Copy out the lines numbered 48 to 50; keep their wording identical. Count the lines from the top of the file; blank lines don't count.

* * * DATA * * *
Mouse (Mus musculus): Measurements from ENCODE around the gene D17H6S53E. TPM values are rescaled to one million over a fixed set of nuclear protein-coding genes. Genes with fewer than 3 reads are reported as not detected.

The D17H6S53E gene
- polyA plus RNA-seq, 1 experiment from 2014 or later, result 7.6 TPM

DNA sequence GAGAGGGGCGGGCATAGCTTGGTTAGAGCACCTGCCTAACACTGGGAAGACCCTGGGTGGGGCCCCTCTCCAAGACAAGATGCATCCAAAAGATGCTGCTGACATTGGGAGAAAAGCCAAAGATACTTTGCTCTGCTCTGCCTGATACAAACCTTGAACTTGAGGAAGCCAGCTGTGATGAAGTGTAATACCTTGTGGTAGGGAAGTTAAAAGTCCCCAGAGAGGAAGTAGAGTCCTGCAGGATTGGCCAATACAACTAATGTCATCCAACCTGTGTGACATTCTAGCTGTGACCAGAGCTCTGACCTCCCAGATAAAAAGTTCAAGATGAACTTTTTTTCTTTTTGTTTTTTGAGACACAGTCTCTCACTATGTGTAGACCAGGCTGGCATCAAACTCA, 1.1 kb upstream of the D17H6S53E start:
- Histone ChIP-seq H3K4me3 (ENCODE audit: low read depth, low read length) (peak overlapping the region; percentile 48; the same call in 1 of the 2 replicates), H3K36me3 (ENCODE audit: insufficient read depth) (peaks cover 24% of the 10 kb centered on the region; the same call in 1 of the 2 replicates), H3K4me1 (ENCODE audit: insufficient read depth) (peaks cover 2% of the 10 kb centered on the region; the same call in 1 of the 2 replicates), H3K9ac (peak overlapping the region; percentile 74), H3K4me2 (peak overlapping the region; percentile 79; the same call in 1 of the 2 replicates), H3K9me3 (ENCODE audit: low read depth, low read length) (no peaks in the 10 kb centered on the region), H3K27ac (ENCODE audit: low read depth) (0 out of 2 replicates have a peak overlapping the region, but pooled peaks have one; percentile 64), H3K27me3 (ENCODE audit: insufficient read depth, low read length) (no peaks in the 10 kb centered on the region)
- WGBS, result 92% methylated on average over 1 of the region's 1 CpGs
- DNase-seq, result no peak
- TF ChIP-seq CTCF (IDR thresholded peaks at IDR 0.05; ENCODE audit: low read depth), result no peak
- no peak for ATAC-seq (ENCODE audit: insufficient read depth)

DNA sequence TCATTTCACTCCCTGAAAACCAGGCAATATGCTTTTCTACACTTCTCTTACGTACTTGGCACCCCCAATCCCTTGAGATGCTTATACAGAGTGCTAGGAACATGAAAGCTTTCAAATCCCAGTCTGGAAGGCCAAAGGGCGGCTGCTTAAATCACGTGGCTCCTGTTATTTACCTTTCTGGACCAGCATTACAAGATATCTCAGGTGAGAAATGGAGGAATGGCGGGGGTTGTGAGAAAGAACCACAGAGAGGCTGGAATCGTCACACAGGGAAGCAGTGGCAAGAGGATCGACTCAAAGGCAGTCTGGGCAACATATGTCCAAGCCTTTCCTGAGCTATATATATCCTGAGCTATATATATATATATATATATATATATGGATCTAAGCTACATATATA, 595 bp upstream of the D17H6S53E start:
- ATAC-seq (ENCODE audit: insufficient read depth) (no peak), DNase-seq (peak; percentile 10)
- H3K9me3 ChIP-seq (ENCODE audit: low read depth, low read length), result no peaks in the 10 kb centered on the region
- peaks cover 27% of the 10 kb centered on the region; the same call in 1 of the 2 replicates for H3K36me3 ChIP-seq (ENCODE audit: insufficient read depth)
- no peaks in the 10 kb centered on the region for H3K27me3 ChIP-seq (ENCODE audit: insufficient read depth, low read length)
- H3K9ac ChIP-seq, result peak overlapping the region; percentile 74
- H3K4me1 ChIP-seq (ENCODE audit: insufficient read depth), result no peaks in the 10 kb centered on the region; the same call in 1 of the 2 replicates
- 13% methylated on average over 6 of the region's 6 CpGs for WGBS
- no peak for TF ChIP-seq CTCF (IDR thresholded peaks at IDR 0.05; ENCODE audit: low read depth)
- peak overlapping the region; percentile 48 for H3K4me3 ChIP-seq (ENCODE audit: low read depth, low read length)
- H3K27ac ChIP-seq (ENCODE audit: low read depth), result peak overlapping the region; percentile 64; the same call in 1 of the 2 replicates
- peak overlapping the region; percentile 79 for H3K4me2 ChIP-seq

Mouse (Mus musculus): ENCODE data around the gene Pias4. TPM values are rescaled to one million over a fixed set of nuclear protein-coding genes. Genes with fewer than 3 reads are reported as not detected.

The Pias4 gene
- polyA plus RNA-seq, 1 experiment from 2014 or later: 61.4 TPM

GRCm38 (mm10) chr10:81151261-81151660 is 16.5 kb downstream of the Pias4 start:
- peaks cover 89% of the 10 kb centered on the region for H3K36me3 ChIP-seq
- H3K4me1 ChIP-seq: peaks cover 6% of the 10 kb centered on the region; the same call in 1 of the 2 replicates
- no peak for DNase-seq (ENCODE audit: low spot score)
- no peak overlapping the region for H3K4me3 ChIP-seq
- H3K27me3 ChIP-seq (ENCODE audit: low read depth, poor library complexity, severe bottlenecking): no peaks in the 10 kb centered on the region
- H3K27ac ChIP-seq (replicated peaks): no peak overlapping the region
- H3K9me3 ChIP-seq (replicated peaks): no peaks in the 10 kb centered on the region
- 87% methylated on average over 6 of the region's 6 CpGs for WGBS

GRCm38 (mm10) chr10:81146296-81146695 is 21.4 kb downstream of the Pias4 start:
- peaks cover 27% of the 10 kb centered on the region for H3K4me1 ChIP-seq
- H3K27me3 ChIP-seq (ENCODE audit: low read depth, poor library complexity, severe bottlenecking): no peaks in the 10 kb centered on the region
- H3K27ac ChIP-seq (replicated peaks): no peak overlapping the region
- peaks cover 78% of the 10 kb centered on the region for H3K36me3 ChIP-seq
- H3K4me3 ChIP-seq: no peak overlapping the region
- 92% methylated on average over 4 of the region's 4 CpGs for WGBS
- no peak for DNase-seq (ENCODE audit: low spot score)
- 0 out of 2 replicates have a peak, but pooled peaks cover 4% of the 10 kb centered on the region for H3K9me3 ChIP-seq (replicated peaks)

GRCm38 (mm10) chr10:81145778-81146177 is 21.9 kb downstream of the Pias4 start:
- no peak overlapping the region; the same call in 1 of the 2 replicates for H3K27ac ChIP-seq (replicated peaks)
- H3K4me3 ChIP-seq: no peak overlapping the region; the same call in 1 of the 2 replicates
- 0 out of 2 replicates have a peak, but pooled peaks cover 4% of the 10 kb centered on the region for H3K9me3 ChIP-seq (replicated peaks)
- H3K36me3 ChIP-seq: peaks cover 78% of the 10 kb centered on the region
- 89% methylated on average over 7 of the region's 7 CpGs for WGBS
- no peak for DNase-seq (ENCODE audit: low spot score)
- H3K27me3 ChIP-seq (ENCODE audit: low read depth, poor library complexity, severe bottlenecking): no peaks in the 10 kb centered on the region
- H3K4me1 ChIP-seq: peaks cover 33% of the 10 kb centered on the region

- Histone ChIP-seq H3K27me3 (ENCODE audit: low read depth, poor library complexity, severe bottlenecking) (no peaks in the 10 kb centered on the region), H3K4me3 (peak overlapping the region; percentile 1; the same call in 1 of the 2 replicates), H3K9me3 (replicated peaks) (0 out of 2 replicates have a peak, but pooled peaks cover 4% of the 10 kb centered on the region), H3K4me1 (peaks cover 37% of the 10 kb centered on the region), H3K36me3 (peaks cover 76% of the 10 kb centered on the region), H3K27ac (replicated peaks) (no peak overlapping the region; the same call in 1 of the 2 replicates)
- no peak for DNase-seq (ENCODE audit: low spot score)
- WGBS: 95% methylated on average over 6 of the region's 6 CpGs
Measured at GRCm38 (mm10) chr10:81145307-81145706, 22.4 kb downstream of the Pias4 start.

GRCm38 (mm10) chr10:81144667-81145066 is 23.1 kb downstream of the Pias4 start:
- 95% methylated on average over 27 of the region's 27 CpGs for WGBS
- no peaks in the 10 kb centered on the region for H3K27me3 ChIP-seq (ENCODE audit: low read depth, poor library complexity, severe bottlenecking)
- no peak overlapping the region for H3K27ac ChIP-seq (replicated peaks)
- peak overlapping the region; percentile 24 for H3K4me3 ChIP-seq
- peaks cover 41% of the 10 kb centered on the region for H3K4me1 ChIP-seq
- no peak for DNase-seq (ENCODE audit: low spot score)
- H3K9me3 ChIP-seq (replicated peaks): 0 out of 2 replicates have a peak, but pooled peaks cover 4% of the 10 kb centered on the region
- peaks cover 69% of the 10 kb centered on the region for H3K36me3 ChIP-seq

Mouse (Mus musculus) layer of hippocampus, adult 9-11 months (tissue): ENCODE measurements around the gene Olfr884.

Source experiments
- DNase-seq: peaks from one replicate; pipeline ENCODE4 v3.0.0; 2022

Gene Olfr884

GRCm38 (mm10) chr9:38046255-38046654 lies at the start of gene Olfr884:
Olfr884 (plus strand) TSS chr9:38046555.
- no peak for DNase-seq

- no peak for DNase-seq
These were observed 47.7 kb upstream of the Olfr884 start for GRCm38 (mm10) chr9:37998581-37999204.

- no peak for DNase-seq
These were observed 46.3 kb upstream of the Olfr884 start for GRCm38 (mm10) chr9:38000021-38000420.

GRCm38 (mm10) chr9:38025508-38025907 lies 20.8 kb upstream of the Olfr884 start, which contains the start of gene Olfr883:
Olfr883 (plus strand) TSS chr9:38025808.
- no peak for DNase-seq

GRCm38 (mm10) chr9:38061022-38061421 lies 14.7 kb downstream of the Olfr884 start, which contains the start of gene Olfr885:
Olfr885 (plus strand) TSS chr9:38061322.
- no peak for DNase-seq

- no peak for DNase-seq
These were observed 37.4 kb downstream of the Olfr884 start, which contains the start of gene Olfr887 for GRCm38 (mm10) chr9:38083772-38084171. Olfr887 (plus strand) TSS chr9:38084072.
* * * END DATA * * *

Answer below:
- 89% methylated on average over 7 of the region's 7 CpGs for WGBS
- no peak for DNase-seq (ENCODE audit: low spot score)
- H3K27me3 ChIP-seq (ENCODE audit: low read depth, poor library complexity, severe bottlenecking): no peaks in the 10 kb centered on the region